2013 TBRC Annual Meeting
The 2013 annual meeting of the Texas Bird Records Committee (hereafter committee or TBRC) was held at 11:00 AM on 17 August 2013 at the Biodiversity Researching and Teaching Collections in College Station, Texas. Keith Arnold served as host. Eight members were present in person; the other two members attended via conference call. In attendance were:
- Randy Pinkston, Chair
- Eric Carpenter, Secretary
- Keith Arnold, Academician
- Greg Cook
- Mark Lockwood
- Jim Paton (via conference call)
- Byron Stone
- Tim Fennell (via conference call)
- Mary Gustafson
- Martin Reid
The meeting was convened at 11:20 AM.
Election of Members
Carpenter, Arnold and Pinkston were the only nominees respectively for the Secretary, Academician and Chairman positions. Paton and Stone had their first-term come to an end and were the only nominees for the open positions. Lockwood moved that everyone be re-elected by acclamation. This was seconded by Reid and voting was unanimous in favor.
Effective at the end of the Annual Meeting, current membership and term of service are as follows:
- Randy Pinkston, Chair - term expires in 2015; can be re-elected
- Eric Carpenter, Secretary (not a Voting Member) - term expires in 2014; can be re-elected
- Keith Arnold, Academician - term is as listed for Secretary; can be re-elected
- Greg Cook - 1st term expires in 2015, can be re-elected
- Mark Lockwood - 1st term expires in 2015, can be re-elected
- Jim Paton - 2nd term expires in 2016
- Byron Stone - 2nd term expires in 2016
- Tim Fennell - 2nd term expires in 2015
- Mary Gustafson - 2nd term expires in 2015
- Martin Reid - 2nd term expires in 2014
The sequence of members for voting tallies remains:
Change in Bylaws - Statute miles becomes Nautical miles
Carpenter proposed that Section 2.1 of the Bylaws be amended to use 200 nautical miles instead of 200 statute miles where stating the limits/boundaries of the adjacent ocean (Gulf of Mexico) that are considered to be Texas waters. Both the ABA and other state record committees (including neighboring Louisiana) use nautical miles. Reid moved for the change to be made. This was seconded by Pinkston and everyone unanimously agreed in favor. The revised section of the bylaw now reads:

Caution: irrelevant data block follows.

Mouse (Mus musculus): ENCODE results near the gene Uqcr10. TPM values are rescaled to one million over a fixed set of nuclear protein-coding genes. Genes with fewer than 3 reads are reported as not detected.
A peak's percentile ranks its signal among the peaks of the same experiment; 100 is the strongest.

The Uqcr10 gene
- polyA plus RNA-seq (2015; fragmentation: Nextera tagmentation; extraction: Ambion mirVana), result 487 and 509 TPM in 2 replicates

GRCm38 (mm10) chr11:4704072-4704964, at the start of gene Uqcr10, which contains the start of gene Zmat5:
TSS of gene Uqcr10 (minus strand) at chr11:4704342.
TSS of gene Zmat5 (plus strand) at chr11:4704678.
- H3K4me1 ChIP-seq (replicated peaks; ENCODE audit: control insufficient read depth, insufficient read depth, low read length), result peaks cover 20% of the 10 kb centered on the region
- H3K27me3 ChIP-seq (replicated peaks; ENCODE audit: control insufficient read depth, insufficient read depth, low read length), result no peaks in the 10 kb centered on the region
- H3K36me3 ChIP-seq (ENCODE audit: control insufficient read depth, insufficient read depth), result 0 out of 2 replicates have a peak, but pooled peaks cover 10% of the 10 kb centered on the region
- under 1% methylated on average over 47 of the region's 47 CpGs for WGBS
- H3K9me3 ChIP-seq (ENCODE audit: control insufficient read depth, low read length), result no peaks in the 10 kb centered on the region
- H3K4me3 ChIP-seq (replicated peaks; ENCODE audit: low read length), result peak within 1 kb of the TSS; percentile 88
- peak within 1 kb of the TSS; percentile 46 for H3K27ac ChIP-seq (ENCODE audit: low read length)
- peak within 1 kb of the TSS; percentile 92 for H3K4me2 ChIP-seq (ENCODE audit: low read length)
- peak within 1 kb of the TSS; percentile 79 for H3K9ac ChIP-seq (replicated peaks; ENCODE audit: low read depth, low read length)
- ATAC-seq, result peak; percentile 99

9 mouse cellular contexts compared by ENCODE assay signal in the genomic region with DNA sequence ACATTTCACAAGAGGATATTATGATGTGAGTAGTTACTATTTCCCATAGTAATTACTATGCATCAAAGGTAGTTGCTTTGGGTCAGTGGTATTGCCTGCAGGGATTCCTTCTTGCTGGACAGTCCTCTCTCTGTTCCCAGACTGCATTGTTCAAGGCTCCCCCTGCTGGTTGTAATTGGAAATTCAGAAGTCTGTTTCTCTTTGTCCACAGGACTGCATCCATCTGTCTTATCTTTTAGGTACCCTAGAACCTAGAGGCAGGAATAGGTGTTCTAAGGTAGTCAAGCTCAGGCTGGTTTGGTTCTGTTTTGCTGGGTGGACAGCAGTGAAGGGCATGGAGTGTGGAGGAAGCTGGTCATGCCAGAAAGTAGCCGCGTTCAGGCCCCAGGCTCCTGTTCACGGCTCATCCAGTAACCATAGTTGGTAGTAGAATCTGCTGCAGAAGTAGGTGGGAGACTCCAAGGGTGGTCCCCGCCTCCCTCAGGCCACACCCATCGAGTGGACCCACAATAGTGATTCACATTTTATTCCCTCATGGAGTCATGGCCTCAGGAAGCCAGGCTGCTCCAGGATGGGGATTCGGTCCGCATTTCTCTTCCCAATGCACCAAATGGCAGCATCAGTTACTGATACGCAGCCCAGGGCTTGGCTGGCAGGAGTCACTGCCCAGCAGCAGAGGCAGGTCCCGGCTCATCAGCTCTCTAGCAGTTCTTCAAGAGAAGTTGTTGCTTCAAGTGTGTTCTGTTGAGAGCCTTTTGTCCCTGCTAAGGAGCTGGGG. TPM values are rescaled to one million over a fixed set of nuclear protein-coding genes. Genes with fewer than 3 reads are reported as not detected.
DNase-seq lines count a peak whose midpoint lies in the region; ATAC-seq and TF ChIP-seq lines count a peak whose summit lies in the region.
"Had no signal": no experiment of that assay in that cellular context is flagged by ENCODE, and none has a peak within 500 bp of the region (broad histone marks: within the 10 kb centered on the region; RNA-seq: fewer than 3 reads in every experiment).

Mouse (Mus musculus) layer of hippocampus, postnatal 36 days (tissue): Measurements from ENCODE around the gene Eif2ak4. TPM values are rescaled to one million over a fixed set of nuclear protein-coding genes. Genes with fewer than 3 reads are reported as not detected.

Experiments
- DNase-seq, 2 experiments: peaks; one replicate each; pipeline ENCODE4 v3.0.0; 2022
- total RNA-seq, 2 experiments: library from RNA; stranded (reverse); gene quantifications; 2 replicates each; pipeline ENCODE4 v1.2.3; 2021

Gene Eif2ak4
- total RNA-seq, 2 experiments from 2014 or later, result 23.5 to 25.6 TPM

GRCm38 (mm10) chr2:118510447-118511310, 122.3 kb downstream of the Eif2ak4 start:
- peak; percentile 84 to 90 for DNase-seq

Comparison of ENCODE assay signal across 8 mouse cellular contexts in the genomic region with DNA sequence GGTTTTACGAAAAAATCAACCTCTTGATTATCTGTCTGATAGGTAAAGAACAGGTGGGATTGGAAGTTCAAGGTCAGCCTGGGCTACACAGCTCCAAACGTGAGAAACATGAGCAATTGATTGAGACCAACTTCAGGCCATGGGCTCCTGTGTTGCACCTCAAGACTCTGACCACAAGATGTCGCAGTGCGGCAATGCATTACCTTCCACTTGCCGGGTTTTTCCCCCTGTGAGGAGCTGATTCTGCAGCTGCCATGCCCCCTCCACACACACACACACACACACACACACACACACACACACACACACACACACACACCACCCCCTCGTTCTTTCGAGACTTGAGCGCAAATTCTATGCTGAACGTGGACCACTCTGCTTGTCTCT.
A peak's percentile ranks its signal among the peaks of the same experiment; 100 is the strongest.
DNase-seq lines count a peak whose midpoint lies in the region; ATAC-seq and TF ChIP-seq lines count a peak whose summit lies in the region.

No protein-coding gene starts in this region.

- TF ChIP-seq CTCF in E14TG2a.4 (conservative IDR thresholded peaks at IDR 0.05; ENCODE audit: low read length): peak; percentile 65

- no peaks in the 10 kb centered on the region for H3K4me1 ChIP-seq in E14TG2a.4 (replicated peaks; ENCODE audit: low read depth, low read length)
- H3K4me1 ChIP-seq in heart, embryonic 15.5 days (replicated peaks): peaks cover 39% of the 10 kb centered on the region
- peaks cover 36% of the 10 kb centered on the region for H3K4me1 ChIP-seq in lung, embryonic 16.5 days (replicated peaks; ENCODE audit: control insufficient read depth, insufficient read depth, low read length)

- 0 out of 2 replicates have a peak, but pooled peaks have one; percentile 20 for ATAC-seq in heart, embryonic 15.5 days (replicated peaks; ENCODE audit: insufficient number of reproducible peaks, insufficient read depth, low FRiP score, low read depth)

- Validate records of birds from the state of Texas and adjacent ocean. "Adjacent ocean" is herein defined as that area within 200 nautical miles of the nearest point of land and within a boundary created by a line from the mouth of the Sabine River (29° 41'N 93° 50'W) to the Economic Exclusion Zone (EEZ) boundary at 26°N 93°W. The southern boundary follows the EEZ from the mouth of the Rio Grande eastward to 26°N 93°W.
Fourth Round Records
There were 2 fourth round records that were discussed and voted on:
2012-58 Connecticut Warbler
7 Sep 2012, High Island, Galveston Co.
2012-65 Pinyon Jay (7)
17 Oct 2012, Terlingua, Brewster Co.
Northern Shrike status
Following up from a discussion started at the 2011 Annual Meeting, Carpenter summarized the occurrence of Northern Shrike in the state during the fall/winter of 2012-2013. At least 10 individual shrikes were reliably seen (most photographed; several present for some time and seen by numerous observers) during the winter. Most of these were in “usual” areas in the upper Panhandle but there were also extralimital sightings as far south as Shackleford/Throckmorton County and Reeves County. It was certainly a better-than-average winter for Northern Shrikes though certainly not unprecedented. It was clear that this species does not meet the threshold/requirements to be placed on the Review List and there was no motion to do so. However, it is a species to watch as there is the possibility of it withdrawing to the north of the state due to climate change. Committee members who are also eBird reviewers for Texas (Carpenter, Gustafson, Stone) will work with other eBird reviewers in the state to seek documentation on all reporting sightings in the future.
Status of Greater Prairie-Chicken